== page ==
West Side Produce Farm works to provide people with autism with life skills | Chicago News


Growing up with autism can be difficult, but with the right support, children can live healthy, fulfilling lives. The One West Side organization works to empower young adults with autism to learn life skills.

When it comes to agriculture, 21-year-old Alejandro Sanchez knows what it takes to grow vegetables.

“Teamwork. Like people can watch your back and help each other out,” Sanchez said.

Alejandro Sanchez has been involved with the Growing Solutions Farm for three years.

“People grow vegetables here and donate to people who need vegetables at home,” said Alejandro Sanchez.

The 1.2-acre produce farm is a hands-on program that teaches young adults like Sanchez the basics of farming with the goal of improving their social and job skills.

The farm is part of Urban Autism Solutions, also known as UAS, an organization that Julie and Michael Tracy started when they struggled to find adult services for their son, John, who has AD. autism.

“The pain our family went through when we sought services, and we knew we were going to have to support John and create a community of like-minded people around him,” Julie Tracy said. “A compassionate community where he could work, where he could thrive and grow.”

The organization recently celebrated its 10th anniversary and gave former participants like Elvis Sanchez a hunt to show off what they’ve learned.

“I’m having a great time doing this,” Elvis Sanchez said. “I’ve never planted before and this is my first time planting, so I’m watching and learning how to do it.”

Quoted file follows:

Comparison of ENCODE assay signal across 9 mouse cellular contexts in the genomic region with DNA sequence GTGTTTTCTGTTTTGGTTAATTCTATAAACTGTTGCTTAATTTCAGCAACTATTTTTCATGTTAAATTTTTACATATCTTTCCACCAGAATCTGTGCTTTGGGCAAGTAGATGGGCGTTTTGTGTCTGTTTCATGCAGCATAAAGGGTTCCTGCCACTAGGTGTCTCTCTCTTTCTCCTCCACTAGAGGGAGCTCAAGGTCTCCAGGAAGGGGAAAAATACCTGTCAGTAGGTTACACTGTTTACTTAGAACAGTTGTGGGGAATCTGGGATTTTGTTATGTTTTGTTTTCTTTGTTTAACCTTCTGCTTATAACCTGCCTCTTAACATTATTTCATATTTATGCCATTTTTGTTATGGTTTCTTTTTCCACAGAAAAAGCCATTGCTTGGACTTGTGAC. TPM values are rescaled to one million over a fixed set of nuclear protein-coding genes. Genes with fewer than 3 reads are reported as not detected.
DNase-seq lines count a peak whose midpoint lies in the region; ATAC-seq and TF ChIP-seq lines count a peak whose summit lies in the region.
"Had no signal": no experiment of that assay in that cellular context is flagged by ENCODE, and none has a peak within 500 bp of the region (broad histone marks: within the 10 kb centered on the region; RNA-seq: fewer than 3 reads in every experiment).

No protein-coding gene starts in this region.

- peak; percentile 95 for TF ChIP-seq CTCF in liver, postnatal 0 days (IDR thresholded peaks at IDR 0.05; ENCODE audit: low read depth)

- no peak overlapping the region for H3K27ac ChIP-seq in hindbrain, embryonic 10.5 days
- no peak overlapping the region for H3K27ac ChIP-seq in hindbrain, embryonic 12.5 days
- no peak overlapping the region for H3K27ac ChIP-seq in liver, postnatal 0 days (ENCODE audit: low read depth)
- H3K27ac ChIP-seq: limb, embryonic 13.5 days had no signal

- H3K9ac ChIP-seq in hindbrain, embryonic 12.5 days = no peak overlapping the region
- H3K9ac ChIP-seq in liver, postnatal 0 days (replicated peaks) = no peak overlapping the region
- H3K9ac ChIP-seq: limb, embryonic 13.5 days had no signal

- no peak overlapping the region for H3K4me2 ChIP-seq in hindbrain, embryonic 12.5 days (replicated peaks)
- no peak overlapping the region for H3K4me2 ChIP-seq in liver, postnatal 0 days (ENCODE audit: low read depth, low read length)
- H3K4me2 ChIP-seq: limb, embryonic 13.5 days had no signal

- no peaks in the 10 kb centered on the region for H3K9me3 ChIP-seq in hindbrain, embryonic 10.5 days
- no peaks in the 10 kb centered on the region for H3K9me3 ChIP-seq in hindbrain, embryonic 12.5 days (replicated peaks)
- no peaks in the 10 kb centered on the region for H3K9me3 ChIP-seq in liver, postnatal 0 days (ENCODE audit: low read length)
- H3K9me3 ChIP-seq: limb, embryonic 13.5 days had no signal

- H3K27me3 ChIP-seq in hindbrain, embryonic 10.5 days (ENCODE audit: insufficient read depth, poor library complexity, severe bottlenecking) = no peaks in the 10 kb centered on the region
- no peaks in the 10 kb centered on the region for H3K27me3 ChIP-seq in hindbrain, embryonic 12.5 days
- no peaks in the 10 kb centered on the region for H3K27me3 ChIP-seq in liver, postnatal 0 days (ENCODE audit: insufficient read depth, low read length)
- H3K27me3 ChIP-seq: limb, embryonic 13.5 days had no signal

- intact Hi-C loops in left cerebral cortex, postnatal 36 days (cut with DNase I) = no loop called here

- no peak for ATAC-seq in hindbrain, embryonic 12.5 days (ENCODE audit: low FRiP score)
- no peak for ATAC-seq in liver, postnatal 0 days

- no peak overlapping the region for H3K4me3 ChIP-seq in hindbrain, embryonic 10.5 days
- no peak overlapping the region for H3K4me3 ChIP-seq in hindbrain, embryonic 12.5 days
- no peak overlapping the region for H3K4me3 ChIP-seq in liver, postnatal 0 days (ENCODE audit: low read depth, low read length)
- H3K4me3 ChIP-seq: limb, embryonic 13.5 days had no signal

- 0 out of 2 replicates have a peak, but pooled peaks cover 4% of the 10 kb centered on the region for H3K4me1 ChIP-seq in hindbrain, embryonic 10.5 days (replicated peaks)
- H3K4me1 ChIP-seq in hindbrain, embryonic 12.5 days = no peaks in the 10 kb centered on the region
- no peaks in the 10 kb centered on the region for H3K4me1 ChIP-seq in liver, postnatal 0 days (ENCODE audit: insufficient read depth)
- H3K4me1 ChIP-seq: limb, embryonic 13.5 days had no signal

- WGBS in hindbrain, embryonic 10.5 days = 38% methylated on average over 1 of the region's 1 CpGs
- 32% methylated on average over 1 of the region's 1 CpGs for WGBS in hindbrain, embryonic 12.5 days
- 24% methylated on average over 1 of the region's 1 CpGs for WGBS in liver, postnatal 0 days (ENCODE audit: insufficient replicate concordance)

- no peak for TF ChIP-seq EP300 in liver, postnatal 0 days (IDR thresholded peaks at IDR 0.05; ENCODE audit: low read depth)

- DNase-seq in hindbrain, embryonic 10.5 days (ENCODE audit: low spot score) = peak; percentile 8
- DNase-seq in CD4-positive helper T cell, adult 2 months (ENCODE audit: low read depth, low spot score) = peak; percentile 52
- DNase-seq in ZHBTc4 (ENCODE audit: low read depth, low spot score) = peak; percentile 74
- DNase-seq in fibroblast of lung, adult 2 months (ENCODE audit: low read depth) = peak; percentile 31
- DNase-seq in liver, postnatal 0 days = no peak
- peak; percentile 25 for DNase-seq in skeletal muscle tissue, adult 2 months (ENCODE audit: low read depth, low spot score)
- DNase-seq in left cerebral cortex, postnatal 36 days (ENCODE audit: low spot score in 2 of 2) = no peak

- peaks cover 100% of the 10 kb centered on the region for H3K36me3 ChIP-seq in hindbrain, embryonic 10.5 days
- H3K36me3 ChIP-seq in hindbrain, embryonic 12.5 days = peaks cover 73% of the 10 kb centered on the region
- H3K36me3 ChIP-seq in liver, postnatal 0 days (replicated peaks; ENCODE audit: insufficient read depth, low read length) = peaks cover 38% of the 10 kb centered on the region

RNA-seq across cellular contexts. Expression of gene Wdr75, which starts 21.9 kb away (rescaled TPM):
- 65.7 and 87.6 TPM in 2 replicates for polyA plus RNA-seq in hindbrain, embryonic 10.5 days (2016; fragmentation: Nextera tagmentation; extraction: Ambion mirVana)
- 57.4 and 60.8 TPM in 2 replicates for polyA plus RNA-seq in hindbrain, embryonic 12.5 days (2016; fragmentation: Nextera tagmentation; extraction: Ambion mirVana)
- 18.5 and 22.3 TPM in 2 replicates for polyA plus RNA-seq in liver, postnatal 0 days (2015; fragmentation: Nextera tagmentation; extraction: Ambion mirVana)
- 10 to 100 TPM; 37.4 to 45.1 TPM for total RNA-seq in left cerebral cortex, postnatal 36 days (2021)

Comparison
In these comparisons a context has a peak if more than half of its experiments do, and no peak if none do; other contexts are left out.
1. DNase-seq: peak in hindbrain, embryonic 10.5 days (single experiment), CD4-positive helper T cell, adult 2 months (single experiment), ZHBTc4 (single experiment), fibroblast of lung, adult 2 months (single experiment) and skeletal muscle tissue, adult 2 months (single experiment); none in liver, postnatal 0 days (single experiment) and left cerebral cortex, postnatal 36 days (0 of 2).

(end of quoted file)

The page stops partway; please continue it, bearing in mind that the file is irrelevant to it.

Elvis Sanchez started the Growing Solutions agricultural program last summer and has since learned skills to prepare for job opportunities.

“We learn about interviews, how to prepare for an interview, how to dress well,” said Elvis Sanchez.

UAS also partners with different schools on the West Side to offer a variety of free services to support young adults ages 16-22.

“We really provide skills that we think schools don’t have time to learn in terms of social work services, social reflection and communication,” said Julie Tracy. “So our students can be successful once they get their first job.”

The founders claim to have helped hundreds of young adults find employment and motivate them to pursue their goals.

“I wanted to be an FBI and then I changed careers. People need a mental health counselor, and I have a mental health counselor who has helped me a lot and they inspire me,” said said Alejandro Sanchez.

Elvis Sanchez says the program gave different alternatives for feeling independent and meeting the challenges of his disability.

“I have struggled since I had a disability. I said to my mother, ‘Why was I born like this?’ said Elvis Sanchez. “I should have been born normal. I cried, but my mother said it was good that I had a disability. I realized and something changed that I should be proud of who I am as a person.

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